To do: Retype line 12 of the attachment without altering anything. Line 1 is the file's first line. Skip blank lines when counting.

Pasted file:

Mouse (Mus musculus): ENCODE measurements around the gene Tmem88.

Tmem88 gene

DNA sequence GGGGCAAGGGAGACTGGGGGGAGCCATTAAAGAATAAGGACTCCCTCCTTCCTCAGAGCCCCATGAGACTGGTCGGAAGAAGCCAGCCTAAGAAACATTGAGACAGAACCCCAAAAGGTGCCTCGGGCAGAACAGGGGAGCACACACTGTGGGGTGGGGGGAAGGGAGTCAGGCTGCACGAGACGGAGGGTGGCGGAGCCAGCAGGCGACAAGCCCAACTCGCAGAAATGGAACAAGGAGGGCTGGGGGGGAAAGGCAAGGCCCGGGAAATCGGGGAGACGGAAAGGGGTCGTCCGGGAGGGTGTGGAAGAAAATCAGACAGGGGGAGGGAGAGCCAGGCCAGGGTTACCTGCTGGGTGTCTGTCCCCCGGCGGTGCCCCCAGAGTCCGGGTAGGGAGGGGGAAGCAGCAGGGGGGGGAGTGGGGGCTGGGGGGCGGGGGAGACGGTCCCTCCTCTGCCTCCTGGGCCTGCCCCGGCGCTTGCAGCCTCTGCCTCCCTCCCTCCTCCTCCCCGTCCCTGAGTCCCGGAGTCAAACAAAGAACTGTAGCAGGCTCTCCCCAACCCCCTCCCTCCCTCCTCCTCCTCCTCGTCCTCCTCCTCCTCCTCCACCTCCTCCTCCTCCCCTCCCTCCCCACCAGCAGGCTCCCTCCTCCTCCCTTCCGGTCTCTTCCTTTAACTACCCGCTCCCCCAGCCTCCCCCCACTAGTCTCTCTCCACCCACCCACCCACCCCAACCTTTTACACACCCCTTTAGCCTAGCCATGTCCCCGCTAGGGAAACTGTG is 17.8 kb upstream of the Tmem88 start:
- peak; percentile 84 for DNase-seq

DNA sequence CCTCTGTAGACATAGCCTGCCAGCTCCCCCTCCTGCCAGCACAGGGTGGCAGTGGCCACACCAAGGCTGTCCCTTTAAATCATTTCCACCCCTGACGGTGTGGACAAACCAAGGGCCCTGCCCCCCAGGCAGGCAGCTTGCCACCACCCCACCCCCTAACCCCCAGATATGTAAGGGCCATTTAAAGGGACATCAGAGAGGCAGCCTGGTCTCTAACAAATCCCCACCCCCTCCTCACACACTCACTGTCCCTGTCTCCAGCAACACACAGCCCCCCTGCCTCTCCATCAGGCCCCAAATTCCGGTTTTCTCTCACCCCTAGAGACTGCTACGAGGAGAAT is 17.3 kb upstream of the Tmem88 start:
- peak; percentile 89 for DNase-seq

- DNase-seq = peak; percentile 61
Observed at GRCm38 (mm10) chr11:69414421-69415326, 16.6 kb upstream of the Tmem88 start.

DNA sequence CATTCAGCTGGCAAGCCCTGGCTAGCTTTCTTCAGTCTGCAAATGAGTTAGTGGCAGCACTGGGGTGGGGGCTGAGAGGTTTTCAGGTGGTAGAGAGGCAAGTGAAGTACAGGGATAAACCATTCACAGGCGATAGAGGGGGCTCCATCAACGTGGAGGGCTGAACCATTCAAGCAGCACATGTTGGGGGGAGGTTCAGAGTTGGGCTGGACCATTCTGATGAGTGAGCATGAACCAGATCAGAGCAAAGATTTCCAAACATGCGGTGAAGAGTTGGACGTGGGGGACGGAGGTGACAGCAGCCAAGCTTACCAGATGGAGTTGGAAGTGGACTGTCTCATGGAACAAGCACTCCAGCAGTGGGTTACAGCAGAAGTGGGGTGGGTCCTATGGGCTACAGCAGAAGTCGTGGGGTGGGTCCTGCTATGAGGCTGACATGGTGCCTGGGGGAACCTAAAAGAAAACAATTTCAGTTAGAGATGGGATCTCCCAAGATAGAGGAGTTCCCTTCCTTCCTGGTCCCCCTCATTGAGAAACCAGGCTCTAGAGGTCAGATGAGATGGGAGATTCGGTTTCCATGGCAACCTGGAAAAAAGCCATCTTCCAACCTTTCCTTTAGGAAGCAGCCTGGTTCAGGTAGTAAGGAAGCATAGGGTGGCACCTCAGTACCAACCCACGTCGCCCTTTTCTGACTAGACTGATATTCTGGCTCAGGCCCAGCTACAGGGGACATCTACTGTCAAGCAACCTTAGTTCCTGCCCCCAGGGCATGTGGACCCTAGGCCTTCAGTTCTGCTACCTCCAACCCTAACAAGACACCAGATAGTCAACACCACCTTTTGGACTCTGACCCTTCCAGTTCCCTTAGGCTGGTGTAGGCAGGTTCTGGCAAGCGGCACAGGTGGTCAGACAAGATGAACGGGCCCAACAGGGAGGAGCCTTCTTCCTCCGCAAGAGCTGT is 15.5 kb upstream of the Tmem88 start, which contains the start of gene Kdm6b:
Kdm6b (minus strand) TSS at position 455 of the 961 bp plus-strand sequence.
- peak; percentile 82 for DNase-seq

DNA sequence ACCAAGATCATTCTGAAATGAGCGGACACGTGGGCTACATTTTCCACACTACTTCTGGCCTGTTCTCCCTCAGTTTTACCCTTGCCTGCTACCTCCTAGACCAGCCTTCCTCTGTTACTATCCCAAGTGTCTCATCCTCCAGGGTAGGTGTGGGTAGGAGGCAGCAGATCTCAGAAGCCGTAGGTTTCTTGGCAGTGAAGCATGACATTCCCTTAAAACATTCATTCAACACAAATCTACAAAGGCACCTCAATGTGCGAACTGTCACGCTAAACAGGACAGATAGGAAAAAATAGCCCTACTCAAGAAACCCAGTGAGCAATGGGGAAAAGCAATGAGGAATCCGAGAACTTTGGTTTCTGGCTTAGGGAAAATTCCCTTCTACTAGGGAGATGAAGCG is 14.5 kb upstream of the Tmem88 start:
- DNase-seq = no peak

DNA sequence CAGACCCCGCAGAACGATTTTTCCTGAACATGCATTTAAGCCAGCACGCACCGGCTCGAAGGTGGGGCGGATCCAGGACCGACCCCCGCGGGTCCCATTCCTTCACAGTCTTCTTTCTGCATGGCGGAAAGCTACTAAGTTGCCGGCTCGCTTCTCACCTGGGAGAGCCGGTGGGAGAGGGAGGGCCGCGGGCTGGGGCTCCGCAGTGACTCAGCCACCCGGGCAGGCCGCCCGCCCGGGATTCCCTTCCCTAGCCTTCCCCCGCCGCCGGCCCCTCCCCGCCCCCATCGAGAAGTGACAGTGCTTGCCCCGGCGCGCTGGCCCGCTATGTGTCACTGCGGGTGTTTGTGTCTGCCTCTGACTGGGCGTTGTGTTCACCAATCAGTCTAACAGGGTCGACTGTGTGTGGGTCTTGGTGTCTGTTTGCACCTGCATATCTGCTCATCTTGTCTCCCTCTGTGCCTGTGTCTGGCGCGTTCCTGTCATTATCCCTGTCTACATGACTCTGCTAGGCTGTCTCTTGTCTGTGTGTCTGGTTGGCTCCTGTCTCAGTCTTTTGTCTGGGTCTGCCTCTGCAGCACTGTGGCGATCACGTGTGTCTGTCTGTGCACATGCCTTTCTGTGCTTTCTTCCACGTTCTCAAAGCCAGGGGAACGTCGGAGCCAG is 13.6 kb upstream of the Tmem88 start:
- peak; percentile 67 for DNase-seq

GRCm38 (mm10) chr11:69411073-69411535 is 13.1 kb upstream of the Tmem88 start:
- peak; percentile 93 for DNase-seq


DNA sequence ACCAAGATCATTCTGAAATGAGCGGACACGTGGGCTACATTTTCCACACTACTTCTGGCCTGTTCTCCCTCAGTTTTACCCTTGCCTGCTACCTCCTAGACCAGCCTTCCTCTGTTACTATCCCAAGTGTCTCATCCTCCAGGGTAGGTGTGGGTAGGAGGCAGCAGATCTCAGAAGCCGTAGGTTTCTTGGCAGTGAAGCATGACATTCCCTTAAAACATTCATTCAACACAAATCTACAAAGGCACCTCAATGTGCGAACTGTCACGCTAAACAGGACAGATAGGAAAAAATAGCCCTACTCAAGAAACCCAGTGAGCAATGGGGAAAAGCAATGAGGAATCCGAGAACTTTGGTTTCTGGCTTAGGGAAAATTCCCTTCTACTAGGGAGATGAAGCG is 14.5 kb upstream of the Tmem88 start: